Organ donation slow during pandemic
ANCHORAGE, Alaska (KTUU) - In 2019 alone, 39,718 people received organ transplants in the United States according to the Health Resource and Services Administration. But this year, COVID-19 has slowed these donations dramatically.
“The number of organ donors from deceased donors is down about 3% for the same period in 2019. The number of transplants from living donors who usually donate one of their kidneys is down about 30% in the same period so we have seen somewhat of a decrease in transplantation procedures, more so in the living donors than the deceased donors,” Kevin O’Connor, executive director of Life Center Northwest, said.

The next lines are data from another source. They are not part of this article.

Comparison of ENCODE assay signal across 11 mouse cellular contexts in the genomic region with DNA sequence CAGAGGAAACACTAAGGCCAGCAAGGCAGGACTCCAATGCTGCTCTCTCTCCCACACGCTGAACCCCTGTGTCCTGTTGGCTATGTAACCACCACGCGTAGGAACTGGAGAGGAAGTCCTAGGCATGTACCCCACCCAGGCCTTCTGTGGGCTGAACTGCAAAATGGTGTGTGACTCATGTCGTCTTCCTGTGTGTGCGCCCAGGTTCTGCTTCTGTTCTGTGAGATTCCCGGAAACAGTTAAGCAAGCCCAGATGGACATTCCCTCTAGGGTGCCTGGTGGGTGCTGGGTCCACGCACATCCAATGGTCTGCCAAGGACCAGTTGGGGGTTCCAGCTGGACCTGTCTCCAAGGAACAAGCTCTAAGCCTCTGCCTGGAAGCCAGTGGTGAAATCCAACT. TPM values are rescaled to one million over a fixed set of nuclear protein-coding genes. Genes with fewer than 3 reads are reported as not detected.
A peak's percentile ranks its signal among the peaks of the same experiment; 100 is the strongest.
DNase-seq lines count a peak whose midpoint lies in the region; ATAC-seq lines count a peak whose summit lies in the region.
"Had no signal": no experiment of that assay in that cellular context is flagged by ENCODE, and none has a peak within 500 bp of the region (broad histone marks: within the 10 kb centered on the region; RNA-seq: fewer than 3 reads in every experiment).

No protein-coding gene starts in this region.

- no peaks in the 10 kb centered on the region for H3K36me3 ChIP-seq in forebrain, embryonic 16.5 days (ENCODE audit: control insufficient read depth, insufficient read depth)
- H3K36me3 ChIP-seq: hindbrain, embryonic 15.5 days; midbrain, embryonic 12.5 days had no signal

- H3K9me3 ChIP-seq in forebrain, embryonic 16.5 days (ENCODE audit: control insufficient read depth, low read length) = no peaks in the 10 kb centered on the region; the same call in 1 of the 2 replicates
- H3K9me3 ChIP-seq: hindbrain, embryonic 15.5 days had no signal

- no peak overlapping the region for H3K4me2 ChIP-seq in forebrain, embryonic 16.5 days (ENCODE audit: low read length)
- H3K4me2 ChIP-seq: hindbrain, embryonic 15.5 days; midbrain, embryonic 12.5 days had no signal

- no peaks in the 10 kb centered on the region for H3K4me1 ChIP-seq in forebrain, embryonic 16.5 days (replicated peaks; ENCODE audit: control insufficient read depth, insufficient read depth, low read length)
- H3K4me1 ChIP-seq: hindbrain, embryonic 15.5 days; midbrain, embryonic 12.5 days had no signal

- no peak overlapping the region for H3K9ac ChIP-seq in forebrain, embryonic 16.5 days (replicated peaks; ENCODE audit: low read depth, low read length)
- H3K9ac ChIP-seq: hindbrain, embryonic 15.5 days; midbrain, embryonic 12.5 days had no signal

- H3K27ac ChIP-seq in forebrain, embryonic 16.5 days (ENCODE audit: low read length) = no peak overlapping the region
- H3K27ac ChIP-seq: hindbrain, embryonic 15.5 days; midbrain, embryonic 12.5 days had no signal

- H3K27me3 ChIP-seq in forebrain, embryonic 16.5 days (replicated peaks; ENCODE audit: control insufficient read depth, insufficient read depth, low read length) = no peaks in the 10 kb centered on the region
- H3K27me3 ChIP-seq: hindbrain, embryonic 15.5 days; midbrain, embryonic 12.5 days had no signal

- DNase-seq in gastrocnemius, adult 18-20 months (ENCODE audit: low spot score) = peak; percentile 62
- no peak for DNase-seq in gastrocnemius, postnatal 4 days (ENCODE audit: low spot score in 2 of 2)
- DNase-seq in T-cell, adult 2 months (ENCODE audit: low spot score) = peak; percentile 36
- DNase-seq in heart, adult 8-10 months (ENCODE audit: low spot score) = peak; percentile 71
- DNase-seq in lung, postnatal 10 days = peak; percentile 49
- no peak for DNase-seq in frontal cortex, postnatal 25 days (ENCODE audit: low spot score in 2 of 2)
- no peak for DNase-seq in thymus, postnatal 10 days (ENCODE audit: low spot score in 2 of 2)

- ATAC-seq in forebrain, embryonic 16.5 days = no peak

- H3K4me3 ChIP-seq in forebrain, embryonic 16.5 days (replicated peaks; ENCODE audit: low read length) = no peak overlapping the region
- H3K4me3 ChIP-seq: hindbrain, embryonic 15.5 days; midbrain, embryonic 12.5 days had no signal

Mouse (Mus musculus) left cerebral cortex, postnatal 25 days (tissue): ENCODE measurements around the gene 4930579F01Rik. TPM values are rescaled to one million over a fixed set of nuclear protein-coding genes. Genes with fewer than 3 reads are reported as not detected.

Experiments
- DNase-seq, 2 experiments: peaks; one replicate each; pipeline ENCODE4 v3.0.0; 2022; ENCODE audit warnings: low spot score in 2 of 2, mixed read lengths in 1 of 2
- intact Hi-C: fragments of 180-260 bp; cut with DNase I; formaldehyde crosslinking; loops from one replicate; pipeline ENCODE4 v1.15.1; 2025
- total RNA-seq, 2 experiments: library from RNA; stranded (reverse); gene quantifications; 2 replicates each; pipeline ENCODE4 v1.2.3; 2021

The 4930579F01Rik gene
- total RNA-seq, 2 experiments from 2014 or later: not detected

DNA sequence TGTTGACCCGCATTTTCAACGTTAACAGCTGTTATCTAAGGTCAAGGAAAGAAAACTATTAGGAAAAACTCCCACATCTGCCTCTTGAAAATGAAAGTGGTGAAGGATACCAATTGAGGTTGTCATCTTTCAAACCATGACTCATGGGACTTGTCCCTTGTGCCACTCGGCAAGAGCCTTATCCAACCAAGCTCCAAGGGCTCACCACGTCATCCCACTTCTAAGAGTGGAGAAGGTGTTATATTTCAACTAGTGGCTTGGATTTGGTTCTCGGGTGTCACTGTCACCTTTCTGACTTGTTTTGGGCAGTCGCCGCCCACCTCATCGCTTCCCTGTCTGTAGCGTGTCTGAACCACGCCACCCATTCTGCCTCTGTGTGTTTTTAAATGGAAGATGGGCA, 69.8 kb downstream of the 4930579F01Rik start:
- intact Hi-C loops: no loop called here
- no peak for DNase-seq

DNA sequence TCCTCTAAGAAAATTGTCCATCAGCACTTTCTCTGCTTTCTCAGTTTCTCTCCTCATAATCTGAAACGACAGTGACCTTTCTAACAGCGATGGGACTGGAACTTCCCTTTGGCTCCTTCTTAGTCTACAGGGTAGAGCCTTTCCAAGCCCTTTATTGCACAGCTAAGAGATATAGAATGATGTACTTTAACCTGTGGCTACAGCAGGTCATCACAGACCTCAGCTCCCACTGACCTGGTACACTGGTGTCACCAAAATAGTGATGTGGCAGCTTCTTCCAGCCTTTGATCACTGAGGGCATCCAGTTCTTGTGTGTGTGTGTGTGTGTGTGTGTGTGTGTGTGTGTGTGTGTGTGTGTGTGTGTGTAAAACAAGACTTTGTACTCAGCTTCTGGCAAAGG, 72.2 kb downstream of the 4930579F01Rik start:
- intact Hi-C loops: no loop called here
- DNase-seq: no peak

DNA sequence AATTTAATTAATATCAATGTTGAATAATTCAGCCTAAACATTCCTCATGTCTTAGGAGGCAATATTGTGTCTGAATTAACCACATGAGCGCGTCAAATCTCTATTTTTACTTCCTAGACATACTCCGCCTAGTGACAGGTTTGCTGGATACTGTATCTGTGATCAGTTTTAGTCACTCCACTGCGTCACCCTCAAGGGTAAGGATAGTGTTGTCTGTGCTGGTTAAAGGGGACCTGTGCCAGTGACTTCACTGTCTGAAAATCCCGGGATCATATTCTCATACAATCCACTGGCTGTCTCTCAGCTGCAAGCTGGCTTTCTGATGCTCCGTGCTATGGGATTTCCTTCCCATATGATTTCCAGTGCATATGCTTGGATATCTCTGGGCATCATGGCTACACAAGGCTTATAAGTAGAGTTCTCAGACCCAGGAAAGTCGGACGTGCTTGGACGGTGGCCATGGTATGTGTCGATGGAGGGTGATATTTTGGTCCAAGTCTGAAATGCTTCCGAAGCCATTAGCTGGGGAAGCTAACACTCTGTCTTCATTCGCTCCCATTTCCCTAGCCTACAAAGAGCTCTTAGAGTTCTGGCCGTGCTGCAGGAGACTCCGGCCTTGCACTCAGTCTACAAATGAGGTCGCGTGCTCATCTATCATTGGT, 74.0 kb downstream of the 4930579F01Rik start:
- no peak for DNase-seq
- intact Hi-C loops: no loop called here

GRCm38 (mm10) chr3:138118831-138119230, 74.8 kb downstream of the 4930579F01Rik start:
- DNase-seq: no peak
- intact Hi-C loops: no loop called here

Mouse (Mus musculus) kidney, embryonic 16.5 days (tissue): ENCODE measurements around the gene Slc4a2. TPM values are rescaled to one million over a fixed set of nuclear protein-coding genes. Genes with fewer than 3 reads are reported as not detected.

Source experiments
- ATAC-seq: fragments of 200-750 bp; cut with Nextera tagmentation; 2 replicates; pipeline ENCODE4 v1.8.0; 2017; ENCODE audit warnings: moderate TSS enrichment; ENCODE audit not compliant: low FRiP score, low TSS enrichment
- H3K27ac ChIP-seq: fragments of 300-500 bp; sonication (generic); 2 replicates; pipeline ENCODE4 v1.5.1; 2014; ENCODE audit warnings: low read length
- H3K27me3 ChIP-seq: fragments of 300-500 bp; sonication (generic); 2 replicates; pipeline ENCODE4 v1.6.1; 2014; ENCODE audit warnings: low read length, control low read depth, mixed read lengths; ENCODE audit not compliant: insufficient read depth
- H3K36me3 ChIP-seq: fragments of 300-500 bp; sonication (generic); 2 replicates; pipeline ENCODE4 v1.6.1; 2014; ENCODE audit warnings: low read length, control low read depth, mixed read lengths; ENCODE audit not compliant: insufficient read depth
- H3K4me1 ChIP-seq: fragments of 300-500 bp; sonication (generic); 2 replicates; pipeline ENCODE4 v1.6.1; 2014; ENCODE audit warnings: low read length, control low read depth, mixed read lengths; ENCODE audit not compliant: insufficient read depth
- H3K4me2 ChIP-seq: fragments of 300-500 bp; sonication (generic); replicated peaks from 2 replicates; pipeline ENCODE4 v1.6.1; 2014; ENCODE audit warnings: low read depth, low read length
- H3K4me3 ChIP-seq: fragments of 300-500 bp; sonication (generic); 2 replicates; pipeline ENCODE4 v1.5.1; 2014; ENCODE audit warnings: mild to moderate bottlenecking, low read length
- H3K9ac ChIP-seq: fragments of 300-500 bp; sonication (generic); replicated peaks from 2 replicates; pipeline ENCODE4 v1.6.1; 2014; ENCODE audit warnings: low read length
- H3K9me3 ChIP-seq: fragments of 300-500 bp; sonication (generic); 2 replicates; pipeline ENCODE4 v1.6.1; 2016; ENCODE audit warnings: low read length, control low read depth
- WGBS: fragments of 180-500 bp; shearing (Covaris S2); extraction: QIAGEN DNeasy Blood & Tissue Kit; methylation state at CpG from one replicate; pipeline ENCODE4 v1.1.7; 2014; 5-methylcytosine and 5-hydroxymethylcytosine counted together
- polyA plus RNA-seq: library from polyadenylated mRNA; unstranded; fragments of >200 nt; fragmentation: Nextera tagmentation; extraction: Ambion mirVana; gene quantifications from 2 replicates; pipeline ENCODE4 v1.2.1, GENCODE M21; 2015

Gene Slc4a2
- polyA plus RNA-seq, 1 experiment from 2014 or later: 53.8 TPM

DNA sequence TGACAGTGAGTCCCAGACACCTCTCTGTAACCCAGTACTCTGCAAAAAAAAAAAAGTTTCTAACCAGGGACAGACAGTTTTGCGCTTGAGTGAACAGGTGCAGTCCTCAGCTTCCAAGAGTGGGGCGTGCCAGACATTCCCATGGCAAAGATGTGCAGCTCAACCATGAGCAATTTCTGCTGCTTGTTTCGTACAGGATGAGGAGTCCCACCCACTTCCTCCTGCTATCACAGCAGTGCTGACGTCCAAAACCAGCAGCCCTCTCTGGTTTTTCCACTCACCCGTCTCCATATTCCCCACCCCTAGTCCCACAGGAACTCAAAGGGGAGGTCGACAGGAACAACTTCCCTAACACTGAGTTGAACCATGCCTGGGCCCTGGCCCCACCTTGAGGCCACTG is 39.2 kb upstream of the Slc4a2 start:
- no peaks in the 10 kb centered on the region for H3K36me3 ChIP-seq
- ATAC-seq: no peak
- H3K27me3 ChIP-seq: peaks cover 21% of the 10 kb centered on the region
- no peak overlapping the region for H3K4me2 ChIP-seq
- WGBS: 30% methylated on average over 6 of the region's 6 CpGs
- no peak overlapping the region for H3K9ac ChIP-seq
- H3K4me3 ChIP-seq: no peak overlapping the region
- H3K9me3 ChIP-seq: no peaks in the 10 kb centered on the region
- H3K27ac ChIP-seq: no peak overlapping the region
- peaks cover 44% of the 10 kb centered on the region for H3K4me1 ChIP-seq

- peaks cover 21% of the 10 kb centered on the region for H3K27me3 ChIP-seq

O’Connor’s company works to procure organs. When a health care worker identifies a donor candidate in Alaska, Montana, Idaho or Washington, they contact Life Center who then oversees the donation process from talking to the families to the retrieval.
O’Connor says COVID-19 has impacted every aspect of their operation. If a person tests positive for the virus, they are no longer a donation candidate. Other impacts include many patients waiting for transplant delaying their operations due to increased risk for contracting the virus while in the hospital. O’Connor also points out with many people hunkering down, high-risk behavior has decreased as have the number of deceased donors.
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